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Guest conductor and early-music expert Nicholas McGegan conducts without a baton, which makes him fascinating to watch. (Photo by Randy Beach)

Thursday night’s subscription series concert by the Atlanta Symphony Orchestra opened with an unabashedly buoyant performance of George Frideric Handel’s Concerto Grosso in G Major, Opus 6, No. 1, led by guest conductor and early-music expert Nicholas McGegan.

It’s the first in a group of a dozen concerti grossi that Handel composed in the older manner of Arcangelo Corelli’s dozen concerti grossi of a quarter-century earlier, written for a concertino of two violins and a cello set against the ripieno, or full orchestra. In this performance, the ripieno included two oboes as in Handel’s manuscript, plus a bassoon to support them as would be common practice of the era, rather than as it was originally published with an orchestra of strings alone.

This must be an official week off for the principal chairs of the ASO strings, so the audience had the rare opportunity to hear three associate principals solo in the concertino: associate concertmaster William Pu, associate principal second violin Sou-Chun Sou and associate principal cello Daniel Laufer.

McGegan conducts without use of a baton. His is the most idiosyncratic conducting style I’ve seen this season, with a fascinating vocabulary of hand gestures, mostly rounded arm movements, and an occasional bounce that gave his conducting a kind of impish quality. It does not seem artificial, but rather a natural outgrowth of his ebullient personality.

This is a conductor who seems most at home with “happy” repertoire, however substantive it may be, though items such as Handel’s tragic operas are among his oeuvre. As McGegan is quoted in his biography, “I’m serious about things that matter but I’m not pious, if you know what I mean.”

Next up was guest violin soloist Stefan Jackiw in the “Scottish Fantasy” of Max Bruch. Widely heard as a standard of violin repertoire, its four movements are based on Scottish folk tunes: “Auld Rob Morris” (also known as “Through the Wood Laddie”), “The Dusty Miller,” “I’m A’ Doun for Lack O’ Johnnie” and, in the finale, what can be called the unofficial Scottish national anthem, “Scots, Wha’ Hae” (or “Hei Tuti Teti”).

Jackiw gave the “Fantasy” an empyreal rendering with a lyrical vitality that’s especially necessary for a work so familiar. His performance, especially the finale with its sweeping, vertiginous runs in the solo violin, drew from the audience the largest ovation of the evening, with the soloist called back multiple times.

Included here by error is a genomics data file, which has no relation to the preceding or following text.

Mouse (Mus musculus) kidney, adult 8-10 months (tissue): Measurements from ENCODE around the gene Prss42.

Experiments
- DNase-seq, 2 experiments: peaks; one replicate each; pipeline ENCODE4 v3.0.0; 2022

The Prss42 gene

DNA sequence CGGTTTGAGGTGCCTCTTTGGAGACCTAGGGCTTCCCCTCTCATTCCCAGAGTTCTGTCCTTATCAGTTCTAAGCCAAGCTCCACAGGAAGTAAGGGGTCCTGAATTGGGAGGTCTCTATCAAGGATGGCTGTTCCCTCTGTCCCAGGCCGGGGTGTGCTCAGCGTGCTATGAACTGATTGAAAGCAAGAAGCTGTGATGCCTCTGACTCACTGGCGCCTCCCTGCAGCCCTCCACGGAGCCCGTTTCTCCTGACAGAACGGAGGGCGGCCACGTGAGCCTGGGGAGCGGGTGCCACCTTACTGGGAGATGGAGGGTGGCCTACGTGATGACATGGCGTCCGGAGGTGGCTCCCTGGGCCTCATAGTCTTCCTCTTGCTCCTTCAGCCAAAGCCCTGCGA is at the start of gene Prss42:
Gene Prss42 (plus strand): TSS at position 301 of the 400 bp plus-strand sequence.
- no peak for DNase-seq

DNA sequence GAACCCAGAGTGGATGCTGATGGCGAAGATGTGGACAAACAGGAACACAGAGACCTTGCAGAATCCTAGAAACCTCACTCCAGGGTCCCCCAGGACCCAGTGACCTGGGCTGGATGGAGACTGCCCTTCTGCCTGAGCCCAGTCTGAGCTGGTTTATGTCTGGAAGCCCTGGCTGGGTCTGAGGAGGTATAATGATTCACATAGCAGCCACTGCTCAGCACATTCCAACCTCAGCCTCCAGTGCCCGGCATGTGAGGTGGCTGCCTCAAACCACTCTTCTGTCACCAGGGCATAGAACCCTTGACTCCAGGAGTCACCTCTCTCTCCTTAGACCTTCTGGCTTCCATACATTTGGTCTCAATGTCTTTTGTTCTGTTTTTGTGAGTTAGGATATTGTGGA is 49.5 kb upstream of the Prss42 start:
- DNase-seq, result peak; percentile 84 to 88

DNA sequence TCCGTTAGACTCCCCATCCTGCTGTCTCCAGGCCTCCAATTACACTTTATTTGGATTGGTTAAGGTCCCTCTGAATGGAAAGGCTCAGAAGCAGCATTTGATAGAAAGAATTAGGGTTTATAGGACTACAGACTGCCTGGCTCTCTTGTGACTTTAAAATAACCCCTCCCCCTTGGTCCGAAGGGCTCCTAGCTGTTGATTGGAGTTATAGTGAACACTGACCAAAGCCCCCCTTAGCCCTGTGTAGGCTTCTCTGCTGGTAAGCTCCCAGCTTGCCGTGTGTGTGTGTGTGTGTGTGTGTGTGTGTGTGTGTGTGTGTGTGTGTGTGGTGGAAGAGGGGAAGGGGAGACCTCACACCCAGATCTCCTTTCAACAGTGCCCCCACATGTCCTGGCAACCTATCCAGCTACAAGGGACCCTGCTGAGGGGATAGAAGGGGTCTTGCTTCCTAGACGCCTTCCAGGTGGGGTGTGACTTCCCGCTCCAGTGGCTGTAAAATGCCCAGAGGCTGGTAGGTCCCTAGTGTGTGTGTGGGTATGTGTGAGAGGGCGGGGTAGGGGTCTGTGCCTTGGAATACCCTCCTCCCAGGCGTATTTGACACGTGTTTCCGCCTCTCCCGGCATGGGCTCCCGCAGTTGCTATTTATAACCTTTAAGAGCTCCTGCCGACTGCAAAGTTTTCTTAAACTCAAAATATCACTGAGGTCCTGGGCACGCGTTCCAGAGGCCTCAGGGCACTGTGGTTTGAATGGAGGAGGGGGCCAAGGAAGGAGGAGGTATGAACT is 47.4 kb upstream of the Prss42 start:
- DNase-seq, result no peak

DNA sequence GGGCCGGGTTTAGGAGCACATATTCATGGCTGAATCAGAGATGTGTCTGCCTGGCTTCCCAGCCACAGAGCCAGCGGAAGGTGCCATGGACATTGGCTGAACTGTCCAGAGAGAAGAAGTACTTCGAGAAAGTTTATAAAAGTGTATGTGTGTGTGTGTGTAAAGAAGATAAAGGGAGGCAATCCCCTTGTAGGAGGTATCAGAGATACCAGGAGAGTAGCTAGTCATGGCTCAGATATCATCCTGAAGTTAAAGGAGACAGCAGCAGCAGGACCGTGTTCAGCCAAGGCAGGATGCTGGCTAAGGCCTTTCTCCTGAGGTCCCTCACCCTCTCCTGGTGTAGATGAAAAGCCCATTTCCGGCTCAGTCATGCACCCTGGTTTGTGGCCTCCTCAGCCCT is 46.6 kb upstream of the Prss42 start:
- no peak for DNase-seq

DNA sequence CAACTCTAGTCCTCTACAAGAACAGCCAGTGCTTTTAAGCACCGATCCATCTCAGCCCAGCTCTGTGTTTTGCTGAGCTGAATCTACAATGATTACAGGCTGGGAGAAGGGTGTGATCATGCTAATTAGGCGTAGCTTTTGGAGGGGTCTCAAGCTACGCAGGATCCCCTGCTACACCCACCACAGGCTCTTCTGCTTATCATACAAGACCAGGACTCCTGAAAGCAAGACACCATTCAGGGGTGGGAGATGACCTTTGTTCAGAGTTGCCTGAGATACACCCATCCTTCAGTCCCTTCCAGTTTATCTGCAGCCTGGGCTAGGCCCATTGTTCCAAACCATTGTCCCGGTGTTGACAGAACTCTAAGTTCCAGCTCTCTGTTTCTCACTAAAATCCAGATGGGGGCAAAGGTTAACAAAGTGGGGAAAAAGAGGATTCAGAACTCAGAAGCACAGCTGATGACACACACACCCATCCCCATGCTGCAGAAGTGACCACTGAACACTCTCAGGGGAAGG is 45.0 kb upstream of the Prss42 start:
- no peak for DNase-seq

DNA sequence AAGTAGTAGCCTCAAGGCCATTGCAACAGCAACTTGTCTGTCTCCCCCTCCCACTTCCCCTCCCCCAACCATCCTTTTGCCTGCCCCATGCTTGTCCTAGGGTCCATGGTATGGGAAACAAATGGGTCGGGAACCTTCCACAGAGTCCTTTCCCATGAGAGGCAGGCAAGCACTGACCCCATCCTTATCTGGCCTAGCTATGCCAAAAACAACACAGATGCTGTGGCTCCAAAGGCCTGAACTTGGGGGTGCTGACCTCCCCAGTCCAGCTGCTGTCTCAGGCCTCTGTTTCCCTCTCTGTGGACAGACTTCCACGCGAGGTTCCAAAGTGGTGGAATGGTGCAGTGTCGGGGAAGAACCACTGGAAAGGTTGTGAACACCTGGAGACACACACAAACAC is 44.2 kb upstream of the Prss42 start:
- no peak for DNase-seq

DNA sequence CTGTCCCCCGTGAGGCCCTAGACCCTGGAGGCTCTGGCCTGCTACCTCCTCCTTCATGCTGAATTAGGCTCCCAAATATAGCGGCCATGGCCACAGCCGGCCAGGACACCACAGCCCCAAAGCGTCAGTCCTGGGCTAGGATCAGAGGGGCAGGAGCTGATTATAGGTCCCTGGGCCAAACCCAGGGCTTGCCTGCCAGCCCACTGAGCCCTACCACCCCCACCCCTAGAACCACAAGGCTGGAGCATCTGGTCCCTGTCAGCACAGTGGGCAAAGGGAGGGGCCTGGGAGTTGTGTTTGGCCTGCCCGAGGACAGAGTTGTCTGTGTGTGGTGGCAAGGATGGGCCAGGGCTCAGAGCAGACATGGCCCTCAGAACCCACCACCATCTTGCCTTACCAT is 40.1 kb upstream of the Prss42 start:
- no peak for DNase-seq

Also worth noting is that, after the violin solo, the second most important role in the “Scottish Fantasy” is the substantial part for the harp, in which principal harpist Elisabeth Remy Johnson sympathetically underscored Jackiw’s violin.

Jackiw returned to the stage for an encore: the Largo from J.S. Bach’s Sonata No. 3 for solo violin, BWV 1005, which he performed with a remarkably sensitive intimacy. McGegan, in the meantime, had taken a seat on a riser in the back of the orchestra, next to the horns, to listen, and at the end he had a big grin on his face as he joined in the applause. He must have then seen someone he knew in the audience, because he looked out toward a seat in orchestra left, gestured enthusiastically and clearly mouthed the word “wow!”

After intermission came “Dance of the Blessed Spirits” from the opera “Orfeo ed Euridice” by Christoph Willibald Gluck.  A work so familiar that it’s a chestnut of music appreciation studies, this was, quite curiously and astinishingly, its first performance in an ASO subscription concert. Once again an ASO member was given a due spotlight. Principal flute Christina Smith stood for the famous flute solo in the middle section, offering up a pleasingly delicate and graceful performance.

Felix Mendelssohn’s Symphony No. 4 in A Major, nicknamed “Italian,” concluded the program. Its opening Allegro vivace was suitably sunny; the ensuing Andante con moto was definitely “with motion” and did not lag; the third movement, marked Con moto moderato, contrasted a graceful Minuet and a Trio featuring noble fanfares in the horns and bassoons; the concluding Presto, a lively, merry saltarello, jumped and scurried along to a rollicking, forceful ending.

The concert will be performed again tonight and Saturday evening in Symphony Hall.

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